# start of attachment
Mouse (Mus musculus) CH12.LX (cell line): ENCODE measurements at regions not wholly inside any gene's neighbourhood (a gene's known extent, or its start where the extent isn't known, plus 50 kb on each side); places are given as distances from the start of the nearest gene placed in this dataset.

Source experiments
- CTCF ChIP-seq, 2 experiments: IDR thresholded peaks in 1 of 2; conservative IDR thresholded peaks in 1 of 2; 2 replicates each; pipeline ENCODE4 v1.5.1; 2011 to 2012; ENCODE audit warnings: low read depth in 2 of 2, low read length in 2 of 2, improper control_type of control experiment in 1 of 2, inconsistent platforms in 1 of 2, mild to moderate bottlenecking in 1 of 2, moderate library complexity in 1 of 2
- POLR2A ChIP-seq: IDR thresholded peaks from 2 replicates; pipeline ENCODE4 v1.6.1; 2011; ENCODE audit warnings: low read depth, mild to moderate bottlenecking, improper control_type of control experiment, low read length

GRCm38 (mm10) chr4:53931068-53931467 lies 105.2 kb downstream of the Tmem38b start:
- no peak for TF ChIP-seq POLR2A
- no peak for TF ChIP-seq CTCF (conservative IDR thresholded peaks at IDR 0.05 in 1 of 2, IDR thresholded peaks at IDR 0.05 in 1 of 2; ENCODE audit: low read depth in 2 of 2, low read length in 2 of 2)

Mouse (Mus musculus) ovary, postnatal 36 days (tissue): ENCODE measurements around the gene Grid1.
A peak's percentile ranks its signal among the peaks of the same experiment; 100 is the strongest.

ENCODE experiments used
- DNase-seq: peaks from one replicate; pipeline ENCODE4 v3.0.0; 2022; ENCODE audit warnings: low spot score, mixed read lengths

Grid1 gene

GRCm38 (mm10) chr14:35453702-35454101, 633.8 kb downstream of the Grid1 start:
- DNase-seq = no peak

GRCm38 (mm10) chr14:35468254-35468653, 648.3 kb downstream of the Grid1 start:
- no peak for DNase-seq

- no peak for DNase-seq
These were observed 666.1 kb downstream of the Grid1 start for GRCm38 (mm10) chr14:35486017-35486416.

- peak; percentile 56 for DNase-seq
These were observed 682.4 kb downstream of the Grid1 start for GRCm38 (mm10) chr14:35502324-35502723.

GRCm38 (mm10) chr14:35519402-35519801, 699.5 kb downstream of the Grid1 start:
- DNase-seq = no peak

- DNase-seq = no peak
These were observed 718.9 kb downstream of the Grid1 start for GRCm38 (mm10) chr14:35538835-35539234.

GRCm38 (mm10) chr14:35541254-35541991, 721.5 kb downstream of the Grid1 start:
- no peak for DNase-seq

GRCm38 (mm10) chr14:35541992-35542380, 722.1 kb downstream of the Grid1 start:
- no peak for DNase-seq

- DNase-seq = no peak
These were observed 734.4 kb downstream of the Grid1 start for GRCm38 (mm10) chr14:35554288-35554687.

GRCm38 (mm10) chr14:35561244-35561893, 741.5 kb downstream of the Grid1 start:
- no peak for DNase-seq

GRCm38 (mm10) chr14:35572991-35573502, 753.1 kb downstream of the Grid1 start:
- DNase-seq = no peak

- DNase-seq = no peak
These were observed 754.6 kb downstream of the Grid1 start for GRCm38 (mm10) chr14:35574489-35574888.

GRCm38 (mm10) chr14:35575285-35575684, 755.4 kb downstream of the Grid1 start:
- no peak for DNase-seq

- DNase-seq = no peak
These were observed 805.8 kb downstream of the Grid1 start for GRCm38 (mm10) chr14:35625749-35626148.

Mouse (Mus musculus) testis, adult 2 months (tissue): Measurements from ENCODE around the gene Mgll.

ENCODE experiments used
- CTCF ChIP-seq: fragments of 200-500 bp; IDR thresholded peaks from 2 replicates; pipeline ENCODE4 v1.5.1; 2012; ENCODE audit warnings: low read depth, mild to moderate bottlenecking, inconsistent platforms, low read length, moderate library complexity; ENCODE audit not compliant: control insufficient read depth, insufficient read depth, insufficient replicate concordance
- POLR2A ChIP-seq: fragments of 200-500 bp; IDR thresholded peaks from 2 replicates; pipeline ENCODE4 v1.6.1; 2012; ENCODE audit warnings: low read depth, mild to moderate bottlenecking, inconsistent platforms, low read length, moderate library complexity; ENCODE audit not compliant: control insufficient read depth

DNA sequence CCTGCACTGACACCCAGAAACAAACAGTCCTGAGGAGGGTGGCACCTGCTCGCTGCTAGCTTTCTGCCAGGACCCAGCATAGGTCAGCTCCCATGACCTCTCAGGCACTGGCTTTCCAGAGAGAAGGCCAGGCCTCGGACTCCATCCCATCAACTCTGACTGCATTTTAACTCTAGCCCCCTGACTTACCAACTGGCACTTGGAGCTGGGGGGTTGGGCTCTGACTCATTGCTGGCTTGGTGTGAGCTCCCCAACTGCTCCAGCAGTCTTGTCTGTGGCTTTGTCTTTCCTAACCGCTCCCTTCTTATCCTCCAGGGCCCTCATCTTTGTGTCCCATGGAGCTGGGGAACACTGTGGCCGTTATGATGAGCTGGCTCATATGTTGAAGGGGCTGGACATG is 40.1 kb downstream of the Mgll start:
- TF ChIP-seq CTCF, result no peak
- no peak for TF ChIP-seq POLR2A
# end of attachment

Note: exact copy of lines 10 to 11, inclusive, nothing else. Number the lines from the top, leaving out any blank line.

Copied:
ENCODE experiments used
- DNase-seq: peaks from one replicate; pipeline ENCODE4 v3.0.0; 2022; ENCODE audit warnings: low spot score, mixed read lengths